In This Issue...

Rising Levels of Proteinuria Associated With Shorter Life Expectancy

Canadian researchers found a substantial and progressive decrease in life expectancy associated with the presence and severity of proteinuria (Am J Kidney Dis 2013;61:644–8). The findings could increase recognition of the health burden associated with proteinuria and help prioritize programs or funding involving this prevalent condition.

The investigators analyzed medical records for adults in Alberta, Canada without end-stage renal disease who had at least one outpatient measurement of proteinuria over a 4-year period. A cohort of 812,386 patients was then followed for at least 3 more years to identify all-cause mortality. The researchers estimated baseline proteinuria via urine albumin-creatinine ratio (ACR) or urine dipstick, with normal by ACR being defined as <30 mg/g, mild as 30–300 mg/g, and heavy as >300 mg/g. Negative urine dipstick was considered normal, trace or 1+ as mild, and 2+ as heavy.

Overall, 9.55% of men had mild and 2.03% had heavy proteinuria, while 7.48% and 1.22% of women had mild or heavy proteinuria, respectively. Life expectancy was substantially shorter for people with higher levels of proteinuria. Life expectancies for 40-year old men with normal, mild, or heavy proteinuria were 31.8, 23.2, and 16.6 years, respectively. Similarly, life expectancies for 40-year old women with normal, mild, or heavy proteinuria were 35.7, 25.2, and 18.2 years, respectively. The results mirror another recent study of the authors' in which they reported that lower levels of kidney function based on estimated glomerular filtration rate were associated with decreased life expectancy for both men and women.

Chimeric PCR Simplifies Testing for Huntington Disease

Researchers at ARUP Laboratories in Salt Lake City developed a chimeric, or triple repeat, primed polymerase chain reaction (PCR) process for determining expression of the Huntington (HTT) gene that provides a simple strategy to differentiate normal from expanded CAG alleles, thereby reducing the number of samples that still require expensive and labor-intensive Southern blot analysis (J Mol Diagn 2013;15:255–62).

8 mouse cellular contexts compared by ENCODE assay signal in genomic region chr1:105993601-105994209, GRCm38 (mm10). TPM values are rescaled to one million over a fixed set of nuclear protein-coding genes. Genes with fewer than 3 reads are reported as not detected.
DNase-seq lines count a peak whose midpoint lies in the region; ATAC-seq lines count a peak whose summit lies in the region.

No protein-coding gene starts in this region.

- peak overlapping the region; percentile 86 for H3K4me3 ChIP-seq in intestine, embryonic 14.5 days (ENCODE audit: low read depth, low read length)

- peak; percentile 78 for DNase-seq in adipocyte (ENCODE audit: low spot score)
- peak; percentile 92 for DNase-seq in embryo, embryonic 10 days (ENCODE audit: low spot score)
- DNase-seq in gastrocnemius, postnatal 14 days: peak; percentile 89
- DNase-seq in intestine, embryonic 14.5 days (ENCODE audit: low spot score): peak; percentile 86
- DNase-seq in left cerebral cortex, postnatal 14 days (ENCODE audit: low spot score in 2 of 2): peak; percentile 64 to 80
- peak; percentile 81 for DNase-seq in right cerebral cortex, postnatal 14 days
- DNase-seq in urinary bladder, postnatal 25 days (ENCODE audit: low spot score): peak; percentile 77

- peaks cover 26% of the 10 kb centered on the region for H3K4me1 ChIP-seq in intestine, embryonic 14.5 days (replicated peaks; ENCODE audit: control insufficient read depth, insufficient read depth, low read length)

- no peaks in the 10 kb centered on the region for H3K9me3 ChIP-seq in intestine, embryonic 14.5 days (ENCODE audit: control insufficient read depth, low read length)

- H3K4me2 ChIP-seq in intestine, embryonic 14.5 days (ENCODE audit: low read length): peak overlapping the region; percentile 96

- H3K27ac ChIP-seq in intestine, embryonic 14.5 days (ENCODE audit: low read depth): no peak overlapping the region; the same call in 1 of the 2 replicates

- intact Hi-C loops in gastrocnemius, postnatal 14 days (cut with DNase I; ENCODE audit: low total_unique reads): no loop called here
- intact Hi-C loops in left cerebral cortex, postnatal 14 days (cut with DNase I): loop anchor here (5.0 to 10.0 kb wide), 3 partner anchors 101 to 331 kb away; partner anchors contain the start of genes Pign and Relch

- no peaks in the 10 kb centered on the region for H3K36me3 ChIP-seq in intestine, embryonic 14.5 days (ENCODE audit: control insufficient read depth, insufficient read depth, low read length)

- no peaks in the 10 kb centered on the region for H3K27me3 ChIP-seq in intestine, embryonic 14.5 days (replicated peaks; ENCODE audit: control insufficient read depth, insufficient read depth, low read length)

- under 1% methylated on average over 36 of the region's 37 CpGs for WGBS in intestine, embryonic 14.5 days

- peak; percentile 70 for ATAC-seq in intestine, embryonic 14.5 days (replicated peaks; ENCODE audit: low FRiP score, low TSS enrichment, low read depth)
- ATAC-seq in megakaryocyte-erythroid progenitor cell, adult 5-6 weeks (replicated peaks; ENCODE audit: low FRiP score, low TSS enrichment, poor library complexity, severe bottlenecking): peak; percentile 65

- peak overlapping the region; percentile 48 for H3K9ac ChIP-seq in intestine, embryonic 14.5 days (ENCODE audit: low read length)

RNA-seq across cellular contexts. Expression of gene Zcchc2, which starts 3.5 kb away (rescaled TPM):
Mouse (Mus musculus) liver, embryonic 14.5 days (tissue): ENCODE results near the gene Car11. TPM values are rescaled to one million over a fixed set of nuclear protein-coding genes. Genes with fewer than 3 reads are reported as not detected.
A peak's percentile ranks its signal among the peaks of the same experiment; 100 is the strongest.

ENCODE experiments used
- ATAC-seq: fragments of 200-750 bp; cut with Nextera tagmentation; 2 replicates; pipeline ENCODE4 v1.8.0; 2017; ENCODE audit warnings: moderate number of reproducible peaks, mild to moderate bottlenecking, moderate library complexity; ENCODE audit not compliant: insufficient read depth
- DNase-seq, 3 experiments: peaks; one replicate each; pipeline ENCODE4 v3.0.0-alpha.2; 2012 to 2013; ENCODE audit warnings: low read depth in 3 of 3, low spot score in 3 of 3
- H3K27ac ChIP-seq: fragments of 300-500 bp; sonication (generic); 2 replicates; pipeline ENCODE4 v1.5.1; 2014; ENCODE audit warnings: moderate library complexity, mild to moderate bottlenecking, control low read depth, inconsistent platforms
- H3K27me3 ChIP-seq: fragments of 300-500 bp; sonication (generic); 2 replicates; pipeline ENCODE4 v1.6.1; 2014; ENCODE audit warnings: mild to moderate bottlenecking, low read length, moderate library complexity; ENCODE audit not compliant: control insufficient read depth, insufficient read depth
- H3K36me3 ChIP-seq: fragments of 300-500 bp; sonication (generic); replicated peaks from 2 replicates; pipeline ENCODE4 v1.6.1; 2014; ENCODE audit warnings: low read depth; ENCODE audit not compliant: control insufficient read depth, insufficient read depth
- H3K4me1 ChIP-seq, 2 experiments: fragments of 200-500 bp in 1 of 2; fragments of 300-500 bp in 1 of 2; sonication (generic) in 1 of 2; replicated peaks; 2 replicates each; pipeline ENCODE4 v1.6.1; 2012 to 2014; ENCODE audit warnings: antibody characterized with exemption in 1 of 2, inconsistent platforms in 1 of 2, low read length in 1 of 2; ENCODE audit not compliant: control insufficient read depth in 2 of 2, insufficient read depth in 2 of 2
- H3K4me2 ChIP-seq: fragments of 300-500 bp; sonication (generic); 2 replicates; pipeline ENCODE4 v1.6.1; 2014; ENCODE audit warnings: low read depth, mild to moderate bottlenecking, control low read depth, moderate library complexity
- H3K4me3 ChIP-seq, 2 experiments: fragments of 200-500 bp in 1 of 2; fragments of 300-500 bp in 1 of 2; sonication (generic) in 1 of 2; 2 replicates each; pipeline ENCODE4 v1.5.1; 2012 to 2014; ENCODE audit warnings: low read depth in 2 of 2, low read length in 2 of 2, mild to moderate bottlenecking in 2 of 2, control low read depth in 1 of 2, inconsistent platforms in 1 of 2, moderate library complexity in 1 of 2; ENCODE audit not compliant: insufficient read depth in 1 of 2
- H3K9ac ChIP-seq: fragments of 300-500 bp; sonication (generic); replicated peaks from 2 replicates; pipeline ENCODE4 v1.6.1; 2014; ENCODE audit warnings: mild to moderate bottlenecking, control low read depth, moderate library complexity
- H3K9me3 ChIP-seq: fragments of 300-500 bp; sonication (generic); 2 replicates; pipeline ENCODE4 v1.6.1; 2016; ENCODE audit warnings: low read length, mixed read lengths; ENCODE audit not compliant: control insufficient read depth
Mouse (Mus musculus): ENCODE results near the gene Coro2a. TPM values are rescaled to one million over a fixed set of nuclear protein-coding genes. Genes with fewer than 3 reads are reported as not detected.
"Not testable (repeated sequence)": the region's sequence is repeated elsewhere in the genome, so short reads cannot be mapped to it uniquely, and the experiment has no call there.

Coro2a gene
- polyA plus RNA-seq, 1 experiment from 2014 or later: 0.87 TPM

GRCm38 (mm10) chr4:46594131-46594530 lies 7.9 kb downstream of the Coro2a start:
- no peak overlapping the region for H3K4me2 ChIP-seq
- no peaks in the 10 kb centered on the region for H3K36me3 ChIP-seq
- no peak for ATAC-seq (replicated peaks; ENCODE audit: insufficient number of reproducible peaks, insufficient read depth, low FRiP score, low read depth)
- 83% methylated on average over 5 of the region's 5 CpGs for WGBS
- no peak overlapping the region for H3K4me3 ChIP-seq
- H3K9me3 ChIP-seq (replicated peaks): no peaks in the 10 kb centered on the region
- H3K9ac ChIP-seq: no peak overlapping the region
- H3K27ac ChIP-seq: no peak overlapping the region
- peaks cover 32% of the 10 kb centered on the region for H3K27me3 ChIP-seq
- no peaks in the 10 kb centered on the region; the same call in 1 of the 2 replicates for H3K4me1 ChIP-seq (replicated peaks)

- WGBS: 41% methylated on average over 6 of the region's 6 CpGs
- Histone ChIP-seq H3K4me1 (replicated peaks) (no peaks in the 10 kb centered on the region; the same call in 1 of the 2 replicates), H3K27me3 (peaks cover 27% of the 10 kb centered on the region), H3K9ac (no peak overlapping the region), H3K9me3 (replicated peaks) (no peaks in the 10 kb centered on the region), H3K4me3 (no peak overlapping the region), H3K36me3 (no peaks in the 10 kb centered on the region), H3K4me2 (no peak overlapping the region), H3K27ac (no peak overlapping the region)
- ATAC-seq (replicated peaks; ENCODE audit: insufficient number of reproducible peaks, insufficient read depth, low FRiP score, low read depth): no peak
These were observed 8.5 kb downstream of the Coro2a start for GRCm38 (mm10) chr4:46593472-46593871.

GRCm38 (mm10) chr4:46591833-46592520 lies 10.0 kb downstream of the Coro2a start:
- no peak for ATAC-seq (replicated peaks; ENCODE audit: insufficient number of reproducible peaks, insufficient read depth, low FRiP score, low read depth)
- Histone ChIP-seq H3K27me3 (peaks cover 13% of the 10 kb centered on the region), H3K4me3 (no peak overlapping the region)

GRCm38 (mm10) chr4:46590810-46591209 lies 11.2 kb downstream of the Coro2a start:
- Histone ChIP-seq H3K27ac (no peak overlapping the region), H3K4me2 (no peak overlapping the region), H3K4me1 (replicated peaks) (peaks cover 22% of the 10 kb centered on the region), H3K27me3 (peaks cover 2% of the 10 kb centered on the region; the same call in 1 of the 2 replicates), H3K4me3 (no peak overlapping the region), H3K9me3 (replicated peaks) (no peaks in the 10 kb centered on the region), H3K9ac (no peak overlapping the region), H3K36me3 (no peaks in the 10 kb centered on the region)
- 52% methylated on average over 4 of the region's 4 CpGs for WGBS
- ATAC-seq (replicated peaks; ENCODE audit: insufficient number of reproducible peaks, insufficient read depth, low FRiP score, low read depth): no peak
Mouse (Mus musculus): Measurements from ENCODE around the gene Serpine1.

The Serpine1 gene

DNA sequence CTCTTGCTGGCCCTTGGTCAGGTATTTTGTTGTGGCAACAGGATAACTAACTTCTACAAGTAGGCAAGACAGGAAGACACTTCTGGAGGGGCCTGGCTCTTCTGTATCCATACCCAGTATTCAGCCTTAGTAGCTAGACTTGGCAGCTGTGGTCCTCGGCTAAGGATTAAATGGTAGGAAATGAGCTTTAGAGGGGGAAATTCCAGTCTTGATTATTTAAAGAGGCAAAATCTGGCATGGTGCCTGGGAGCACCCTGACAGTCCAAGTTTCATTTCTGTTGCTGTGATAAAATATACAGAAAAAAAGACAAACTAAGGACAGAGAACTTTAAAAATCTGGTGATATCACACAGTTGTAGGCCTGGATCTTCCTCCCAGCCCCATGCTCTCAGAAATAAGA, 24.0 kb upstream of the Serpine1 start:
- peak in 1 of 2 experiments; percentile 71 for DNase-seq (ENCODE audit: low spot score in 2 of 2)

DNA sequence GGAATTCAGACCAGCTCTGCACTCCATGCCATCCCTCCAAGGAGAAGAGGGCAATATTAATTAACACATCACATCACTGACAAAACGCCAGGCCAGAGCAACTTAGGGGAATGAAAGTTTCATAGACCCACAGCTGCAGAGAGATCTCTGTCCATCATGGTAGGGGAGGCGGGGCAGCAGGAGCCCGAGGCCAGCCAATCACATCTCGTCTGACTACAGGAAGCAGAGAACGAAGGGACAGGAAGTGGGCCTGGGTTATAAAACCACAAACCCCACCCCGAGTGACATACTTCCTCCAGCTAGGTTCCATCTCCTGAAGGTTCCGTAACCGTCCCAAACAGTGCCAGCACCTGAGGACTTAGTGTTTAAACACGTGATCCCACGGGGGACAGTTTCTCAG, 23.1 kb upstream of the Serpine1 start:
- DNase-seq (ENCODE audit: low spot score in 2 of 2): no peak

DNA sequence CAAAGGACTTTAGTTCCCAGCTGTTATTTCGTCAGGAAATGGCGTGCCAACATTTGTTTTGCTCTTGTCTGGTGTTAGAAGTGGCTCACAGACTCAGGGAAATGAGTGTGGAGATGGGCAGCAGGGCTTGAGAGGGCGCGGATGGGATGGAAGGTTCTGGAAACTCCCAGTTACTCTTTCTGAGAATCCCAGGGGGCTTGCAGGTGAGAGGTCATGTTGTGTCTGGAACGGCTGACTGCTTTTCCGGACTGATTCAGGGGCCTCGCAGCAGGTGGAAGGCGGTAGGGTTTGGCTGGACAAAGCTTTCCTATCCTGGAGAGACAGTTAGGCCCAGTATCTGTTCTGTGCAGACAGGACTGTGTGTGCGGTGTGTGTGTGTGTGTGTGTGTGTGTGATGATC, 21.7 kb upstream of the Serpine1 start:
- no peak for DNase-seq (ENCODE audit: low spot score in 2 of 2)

Huntington disease is associated with abnormal expansions of the CAG repeat in the HTT gene. Samples that appear homozygous for a normal allele typically undergo additional testing to verify that PCR did not miss a CAG expansion. This approach might include testing the adjacent CCG loci and amplifying over the CCG+CAG region. If the sample still appears homozygous, the next step is Southern blot analysis. In contrast, the chimeric method, which has been described previously in fragile X screening, generates different sized amplicons due to multiple annealing sites on the template. In using the method in Huntington disease, the authors found that it distinguishes true homozygous alleles easily, and that only very large expanded alleles still require Southern blot analysis.

To test how well the chimeric assay performed, the authors analyzed 246 samples that previously had been analyzed by another method, had both homozygous and heterozygous samples, and a range of CAG repeats. The authors found that it correctly genotyped all samples, characterizing them all within ±1 CAG repeat. This gave the chimeric method "perfect" concordance with the other method, with 100% sensitivity and specificity in detecting CAG repeats.

The investigators determined that all adult-onset cases of Huntington disease with <101 CAG repeats can be genotyped easily and correctly sized. In this way, apparent homozygous samples can be detected reliably without additional CAG+CCG or Southern blot analysis.